Free Trade of Pharmaceutical Products: The Limits of Intellectual Property Enforcement at the Border
SummaryThe ICTSD Programme on IPRs and Sustainable Development is pleased to announce the availability of Issue Paper No.27, entitled “Free Trade of Pharmaceutical Products: The Limits of Intellectual Property Enforcement at the Border” by Xavier Seuba, Senior Lecturer in Public International Law, at the Universitat Pompeu Fabra, Barcelona.
The detentions of generic medicines in transit as a result of the implementation by certain countries of border measures, which go beyond the minimum standards set by the TRIPS Agreement, have attracted international attention. At the same time, such measures are often considered, by these countries, as instrumental in the fight against the circulation of “counterfeit” medicines. Clearly, the border measures in question raise complex legal and technical issues under the rules of the World Trade Organization (WTO).
In order to achieve a better understanding of the issues at stake, ICTSD released, last summer, a working paper, by the same author, entitled: Border Measures Concerning Goods Allegedly Infringing Intellectual Property Rights: the Seizures of Generic Medicines in Transit..
In the months that followed, the working paper received numerous comments and was presented at a number of seminars and meetings. The challenges posed to the free trade of generic medicines by TRIPS-plus border measures and strengthened IPRs enforcement emerged as the most important reflection resulting from the months of dialogue between issuing the working paper and the present publication. It is also the reason why the author has changed the title to a more appropriate one that fully reflects this new emphasis: Free Trade of Pharmaceutical Products: the Limits of Intellectual Property Enforcement at the Border.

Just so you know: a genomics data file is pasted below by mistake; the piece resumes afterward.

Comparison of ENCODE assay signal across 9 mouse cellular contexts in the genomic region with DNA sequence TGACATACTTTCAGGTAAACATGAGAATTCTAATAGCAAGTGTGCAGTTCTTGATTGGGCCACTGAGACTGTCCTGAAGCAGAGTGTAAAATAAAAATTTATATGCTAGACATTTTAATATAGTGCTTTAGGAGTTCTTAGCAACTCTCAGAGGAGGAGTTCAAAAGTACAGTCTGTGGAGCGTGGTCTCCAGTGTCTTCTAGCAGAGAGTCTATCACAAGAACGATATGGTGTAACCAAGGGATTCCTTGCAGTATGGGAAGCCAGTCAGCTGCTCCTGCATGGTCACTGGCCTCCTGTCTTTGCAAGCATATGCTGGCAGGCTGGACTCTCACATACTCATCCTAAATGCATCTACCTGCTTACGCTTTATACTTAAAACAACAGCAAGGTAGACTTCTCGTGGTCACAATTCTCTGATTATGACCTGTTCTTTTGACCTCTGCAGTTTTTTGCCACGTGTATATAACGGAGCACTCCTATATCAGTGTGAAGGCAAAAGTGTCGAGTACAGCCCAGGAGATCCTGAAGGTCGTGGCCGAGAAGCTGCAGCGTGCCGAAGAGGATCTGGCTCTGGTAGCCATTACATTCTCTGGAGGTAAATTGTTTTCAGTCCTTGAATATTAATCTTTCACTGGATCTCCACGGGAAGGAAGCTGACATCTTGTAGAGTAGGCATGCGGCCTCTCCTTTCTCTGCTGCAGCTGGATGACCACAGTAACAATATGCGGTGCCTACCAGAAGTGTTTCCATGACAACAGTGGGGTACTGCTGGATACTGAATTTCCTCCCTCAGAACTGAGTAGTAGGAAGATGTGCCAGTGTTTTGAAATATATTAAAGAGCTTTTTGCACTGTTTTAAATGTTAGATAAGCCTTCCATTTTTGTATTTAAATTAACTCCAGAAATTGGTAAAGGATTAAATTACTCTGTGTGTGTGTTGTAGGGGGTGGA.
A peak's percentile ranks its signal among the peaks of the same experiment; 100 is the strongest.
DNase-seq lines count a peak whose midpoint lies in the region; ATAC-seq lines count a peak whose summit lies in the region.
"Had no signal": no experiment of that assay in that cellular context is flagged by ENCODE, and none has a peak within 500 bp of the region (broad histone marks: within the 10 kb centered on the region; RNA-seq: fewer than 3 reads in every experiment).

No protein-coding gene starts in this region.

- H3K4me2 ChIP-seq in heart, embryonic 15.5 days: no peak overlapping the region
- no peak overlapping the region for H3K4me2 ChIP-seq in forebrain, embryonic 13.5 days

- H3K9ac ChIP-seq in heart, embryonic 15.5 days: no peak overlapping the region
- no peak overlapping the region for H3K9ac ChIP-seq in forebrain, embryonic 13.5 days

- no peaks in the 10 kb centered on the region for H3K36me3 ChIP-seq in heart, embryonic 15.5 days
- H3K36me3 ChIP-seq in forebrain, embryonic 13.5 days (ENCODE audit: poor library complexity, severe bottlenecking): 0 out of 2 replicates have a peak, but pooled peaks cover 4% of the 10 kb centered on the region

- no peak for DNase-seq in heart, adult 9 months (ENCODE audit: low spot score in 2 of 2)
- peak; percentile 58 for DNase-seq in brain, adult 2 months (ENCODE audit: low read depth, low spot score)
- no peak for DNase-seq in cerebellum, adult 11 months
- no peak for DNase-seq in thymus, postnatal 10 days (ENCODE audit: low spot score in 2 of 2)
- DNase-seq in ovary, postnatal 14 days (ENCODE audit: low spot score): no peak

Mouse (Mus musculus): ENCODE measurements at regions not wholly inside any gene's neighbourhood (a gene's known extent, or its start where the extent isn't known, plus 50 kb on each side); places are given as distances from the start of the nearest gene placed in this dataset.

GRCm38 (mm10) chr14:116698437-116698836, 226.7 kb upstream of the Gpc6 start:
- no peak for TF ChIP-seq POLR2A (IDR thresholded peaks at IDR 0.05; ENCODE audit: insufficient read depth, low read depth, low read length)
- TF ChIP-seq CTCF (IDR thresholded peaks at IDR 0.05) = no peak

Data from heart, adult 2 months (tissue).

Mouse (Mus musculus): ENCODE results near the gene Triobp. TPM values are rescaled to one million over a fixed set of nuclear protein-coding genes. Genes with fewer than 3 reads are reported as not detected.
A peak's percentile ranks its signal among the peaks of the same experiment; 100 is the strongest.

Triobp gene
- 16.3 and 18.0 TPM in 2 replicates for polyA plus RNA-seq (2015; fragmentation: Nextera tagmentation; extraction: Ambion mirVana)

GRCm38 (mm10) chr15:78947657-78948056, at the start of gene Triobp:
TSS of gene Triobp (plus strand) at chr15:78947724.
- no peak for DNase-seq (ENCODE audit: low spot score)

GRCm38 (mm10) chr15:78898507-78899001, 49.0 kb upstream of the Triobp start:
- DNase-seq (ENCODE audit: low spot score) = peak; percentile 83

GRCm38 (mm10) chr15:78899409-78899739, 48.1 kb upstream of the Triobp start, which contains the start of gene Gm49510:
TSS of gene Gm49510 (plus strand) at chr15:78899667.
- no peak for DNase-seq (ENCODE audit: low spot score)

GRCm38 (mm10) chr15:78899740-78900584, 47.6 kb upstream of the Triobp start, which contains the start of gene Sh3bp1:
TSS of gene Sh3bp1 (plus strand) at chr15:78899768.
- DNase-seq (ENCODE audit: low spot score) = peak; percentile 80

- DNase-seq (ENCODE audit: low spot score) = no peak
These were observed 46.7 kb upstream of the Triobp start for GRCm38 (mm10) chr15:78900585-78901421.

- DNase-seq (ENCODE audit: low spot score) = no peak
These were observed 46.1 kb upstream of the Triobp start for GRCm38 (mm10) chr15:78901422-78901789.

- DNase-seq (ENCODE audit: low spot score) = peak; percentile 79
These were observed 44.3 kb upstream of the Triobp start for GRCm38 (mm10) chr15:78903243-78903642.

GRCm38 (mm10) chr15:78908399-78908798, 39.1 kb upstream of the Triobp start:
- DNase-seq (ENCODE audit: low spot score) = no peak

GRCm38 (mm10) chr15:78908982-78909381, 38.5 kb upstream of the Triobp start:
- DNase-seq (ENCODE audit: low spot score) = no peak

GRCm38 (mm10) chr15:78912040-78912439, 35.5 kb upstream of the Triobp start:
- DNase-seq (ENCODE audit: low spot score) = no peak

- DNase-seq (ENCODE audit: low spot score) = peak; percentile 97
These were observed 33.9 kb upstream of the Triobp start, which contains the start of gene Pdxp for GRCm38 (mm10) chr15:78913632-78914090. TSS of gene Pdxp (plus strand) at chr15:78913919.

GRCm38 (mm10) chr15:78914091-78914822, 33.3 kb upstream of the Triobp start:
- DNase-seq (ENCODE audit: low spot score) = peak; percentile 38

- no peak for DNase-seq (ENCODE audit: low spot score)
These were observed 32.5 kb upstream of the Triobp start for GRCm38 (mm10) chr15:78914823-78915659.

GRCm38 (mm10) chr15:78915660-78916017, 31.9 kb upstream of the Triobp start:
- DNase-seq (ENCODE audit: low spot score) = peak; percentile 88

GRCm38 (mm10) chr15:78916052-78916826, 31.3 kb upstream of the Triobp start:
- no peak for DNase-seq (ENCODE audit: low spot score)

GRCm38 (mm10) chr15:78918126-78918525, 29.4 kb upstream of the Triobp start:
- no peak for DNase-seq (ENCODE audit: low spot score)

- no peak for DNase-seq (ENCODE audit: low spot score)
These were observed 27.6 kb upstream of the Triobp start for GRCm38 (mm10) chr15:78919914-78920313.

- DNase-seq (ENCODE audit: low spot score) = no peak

Against this background, the paper shows how detentions of generic medicines in transit have revived long standing tensions between the principles of free trade and those of intellectual property.
In this context, the paper provides an in depth analysis of the complex legal issues raised by the EC custom border regulations and their relationship with the General Agreement on Tariffs and Trade (GATT), the TRIPS Agreement and subsequent WTO instruments, particularly the Doha Declaration on TRIPS and Public Health (2001) and the General Council Decision of 30th August 2003.
The author highlights that the power granted to WTO members to set higher standards of enforcement than those stipulated by Articles 51 and 52 of the TRIPS Agreement has to be consistent with other TRIPS provisions and balanced with the key legal principle of territoriality of IPRs. The principle of free trade in the GATT Agreement and the aim of the TRIPS Agreement to reduce any “distortion and impediments to international trade” should also be respected.
Finally, the author points to the risks that similar detentions occur in developing countries in the future as a result of the implementation of the EU border measures scheme in these countries through the free trade agreements that the EU concludes with them.
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